wide open, but whose mind is affected, perceives nothing ;
even though the images of his surroundings are reflected on
the retina of his eyes. While you sleep, many sounds
may vibrate in the air-waves of your room, but not waken
you to hear and perceive them. To stop short with the
senses is, therefore, both unscientific and superficial. The
way of knowledge certainly leads through the senses, but
it extends farther. It is also continued from the sense
through the nerves and the brain, and back of these out of
our sensorial avenues to that mysterious something which
we call our consciousness, and, in the centrum of that con-
sciousness, to what we call our ego. The students of the
so-called exact sciences, who think that their as yet un-
demonstrated, immediate knowledge of the object rests ex-
clusively upon the action of the senses, are thus entirely
mistaken, and allow themselves a leap to which they have
no right. If their ego is to obtain knowledge of the object,
they must not stop with the action of the senses, but ask
how the ego acquires certainty of the reality of the percep-
tion. By means of your senses, you receive sensations and
impressions ; but in your consciousness the result of this
consists of forms, images, shapes, and figures, which are not
dissimilar to those which loom up before your mind outside
of perception, — in imagination, in dreams, or in moments of
ecstasy. Your perception by means of your senses acquires



Chap. II] § 46. FAITH 133

value only Avlien you know that your senses gave you
movements in your sensorial nerve-life, which came fidui
a real object, and in their changes and successions are
caused by the state of this object. Actually it amounts
to this : that your ego believes in your senses. If by faith
the action of your senses is brought into the relation of
certainty with your ego, then you can depend upon per-
ception by means of your senses, but not before. And
the perception of faith and the certainty which it gives
are so forcible that, as a rule, we grasp immediately the
distinction between the products of dream, fancy and of
perception. The action of faith becomes weaker when the
condition of mind becomes abnormal, as in delirium of
fever, in moments of anxiety, in hypochondria, or sudden
insanity ; then a feeling of uncertainty overtakes us as
to what we perceive or think we perceive, which we know
nothing of in a normal condition, when faith works regu-
larly. It must be granted that wilful deception may tempt
us to take for real what exists merely in appearance, but
even these ever more or less humiliating experiences do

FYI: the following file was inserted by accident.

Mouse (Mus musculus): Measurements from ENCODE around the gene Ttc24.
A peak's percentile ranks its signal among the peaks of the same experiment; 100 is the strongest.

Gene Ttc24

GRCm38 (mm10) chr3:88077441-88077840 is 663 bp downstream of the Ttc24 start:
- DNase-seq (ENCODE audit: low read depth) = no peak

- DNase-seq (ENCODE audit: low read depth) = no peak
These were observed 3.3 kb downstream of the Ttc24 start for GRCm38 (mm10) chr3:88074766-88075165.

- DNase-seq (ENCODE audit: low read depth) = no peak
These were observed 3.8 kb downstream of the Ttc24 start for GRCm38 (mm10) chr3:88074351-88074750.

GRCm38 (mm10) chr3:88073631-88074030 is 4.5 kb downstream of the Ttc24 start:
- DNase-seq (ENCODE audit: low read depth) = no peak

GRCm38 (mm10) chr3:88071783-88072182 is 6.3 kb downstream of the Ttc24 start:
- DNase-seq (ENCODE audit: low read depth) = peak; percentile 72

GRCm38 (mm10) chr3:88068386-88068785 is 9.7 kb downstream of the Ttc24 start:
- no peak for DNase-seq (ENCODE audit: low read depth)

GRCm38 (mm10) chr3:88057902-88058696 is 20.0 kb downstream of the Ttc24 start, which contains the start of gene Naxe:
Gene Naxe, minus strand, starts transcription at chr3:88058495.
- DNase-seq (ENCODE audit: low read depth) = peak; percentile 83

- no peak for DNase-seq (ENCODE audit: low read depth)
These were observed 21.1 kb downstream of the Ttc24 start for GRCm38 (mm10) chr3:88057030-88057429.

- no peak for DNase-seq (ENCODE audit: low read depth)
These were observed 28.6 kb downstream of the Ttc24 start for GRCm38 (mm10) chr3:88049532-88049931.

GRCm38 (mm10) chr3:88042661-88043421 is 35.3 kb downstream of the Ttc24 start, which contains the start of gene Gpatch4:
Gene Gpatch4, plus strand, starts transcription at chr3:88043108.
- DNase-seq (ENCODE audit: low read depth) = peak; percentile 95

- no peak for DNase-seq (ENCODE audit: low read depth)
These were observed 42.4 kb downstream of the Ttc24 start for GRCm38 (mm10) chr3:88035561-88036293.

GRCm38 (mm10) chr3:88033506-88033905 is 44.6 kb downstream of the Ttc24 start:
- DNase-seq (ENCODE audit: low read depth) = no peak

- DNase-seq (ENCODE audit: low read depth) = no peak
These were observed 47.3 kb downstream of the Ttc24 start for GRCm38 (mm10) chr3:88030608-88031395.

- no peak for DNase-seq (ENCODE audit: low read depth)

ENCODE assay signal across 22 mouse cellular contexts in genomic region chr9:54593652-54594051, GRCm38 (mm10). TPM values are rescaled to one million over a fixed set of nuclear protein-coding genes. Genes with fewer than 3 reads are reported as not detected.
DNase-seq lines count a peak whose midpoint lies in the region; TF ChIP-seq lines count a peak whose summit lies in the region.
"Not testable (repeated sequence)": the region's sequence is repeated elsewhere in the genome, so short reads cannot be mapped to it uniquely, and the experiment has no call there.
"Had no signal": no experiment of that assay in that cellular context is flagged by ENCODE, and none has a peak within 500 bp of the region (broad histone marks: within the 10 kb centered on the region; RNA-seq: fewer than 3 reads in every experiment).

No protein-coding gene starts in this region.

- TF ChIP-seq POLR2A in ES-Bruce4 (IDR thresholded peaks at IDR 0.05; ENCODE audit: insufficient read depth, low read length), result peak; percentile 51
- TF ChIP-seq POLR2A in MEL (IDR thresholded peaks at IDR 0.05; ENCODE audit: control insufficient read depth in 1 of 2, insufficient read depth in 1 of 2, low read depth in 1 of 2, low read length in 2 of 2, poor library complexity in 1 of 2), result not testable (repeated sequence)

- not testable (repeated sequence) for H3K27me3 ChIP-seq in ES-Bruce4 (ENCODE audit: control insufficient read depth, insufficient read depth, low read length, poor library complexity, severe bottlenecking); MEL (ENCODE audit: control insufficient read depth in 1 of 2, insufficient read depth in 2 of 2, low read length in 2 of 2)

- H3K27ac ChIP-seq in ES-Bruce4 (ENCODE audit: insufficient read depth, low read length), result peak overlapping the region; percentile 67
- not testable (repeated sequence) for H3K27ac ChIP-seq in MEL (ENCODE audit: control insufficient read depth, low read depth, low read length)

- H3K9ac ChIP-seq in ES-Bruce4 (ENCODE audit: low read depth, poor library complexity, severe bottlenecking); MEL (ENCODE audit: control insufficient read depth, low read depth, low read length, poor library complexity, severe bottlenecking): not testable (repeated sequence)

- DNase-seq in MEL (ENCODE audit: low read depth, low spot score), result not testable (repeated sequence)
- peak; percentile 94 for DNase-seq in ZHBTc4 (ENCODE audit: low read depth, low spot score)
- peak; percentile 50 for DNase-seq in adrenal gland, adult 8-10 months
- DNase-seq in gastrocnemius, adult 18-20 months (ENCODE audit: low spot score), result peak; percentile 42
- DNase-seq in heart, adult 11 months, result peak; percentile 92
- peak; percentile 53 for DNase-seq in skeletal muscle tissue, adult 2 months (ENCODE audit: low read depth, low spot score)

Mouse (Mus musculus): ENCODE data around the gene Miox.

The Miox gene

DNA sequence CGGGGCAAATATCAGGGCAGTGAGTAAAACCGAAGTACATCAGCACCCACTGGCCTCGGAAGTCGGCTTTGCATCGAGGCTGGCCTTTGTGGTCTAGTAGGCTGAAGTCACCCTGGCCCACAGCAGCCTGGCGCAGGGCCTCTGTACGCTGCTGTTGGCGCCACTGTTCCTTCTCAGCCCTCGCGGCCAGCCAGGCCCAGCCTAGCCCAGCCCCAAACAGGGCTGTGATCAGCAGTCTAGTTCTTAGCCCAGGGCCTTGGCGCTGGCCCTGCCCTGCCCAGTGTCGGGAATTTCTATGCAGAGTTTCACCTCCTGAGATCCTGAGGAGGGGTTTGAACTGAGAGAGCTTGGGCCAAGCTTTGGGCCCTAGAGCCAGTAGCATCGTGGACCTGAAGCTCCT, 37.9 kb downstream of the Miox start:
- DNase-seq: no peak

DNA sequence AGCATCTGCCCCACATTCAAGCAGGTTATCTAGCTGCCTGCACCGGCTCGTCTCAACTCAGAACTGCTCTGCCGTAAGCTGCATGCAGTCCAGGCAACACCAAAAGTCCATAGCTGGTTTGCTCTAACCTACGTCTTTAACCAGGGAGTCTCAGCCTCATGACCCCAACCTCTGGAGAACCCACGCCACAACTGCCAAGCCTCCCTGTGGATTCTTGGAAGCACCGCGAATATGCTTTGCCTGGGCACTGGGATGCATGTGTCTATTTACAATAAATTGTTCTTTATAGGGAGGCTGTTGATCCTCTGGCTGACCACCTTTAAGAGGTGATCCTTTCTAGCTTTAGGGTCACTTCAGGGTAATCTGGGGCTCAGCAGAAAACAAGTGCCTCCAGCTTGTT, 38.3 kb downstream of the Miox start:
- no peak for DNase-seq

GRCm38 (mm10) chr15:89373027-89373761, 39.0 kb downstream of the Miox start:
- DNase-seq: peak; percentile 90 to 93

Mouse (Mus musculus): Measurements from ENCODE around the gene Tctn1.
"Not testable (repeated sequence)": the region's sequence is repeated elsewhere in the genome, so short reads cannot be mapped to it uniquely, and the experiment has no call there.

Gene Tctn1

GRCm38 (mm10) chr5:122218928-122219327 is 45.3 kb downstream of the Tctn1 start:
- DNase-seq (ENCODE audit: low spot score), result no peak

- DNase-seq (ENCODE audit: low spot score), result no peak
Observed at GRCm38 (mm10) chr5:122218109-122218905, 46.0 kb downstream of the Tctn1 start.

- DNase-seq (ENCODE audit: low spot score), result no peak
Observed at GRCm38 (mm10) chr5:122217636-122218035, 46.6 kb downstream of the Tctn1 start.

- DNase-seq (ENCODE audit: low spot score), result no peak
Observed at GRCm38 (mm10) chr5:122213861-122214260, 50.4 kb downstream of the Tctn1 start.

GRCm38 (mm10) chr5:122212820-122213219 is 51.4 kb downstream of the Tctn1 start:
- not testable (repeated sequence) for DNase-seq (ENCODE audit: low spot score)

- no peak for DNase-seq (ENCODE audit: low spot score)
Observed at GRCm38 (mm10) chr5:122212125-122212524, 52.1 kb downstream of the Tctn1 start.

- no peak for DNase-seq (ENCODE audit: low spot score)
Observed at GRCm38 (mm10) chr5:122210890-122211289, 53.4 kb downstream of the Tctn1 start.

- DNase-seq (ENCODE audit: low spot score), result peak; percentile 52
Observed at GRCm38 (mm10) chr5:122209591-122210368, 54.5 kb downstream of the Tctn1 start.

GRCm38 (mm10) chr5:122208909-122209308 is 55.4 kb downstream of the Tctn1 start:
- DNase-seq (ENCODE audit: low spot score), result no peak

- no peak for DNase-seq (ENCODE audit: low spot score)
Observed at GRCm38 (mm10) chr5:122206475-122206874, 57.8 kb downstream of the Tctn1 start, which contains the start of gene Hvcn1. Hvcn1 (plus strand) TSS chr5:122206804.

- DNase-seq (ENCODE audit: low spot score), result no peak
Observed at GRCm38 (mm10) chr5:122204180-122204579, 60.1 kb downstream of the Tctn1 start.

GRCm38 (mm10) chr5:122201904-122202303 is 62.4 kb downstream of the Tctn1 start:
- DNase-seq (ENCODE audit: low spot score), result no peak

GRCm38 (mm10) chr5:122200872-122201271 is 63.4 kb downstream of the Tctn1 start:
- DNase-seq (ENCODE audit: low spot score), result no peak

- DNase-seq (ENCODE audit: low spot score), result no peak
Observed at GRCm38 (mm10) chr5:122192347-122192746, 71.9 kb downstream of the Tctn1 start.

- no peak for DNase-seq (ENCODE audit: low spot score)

not hinder us from resuming immediately our normal stand
on reality, thanks to this faith. He who was deceived
by the apparition of a ghost, which he afterward discovered
to be unreal, will not be uncertain whether a runaway horse
in the street is a real phenomenon or not, but will step out
of the way of it. If, thus, it must be granted that this faith,
by which our ego believes in our senses, can become aljnor-
mal by a perplexity of our mind, and in like manner can
become the dupe of delusion, nevertheless this faith is, and
always will be, a certainty-jdelding process in our mind,
which at once resumes its dominion.

This is even so true that we actually owe all our convic-
tions of the reality of the object exclusively to faith. With-
out faith you can never go from your ego to the non-ego;
there is no other bridge to be constructed from phenomena
to noumena ,• and scientifically all the results of observation
hang in air. The line from Kant to Fichte is the only
line along which you may continue operations. It is true



134 § 46. FAITH [Div. II

that perception is susceptible of verification : the perception
of one sense by that of the other ; the perception of to-day
by that of to-morrow ; the perception of A by that of B.
But in the first place, this is no help whatever as long as
faith provides no certainty concerning a single perception.
You cannot verify x by x. And on the other hand, it is
an undoubted fact that, with the exception perhaps of some
weak-minded philosopher, every man, without thinking of
verification or applying any verification whatever, is cer-
tain everj^ moment of the day that his surroundings actually
are as they appear ; so that on the ground of this certainty
he acts and works without the least hesitation. When you
sit in your room and some one comes in and addresses you,
you do not consider it your first duty to verify this fact,
for in that very moment you are certain that this person
stands before you and sjoeaks to you ; and you deal with
this fact and act accordingly. All human intercourse is
founded on this fact, as is also all observation, and conse-
quently all scientific knowledge, which is built up on
observation ; and this fact falls away at once if faith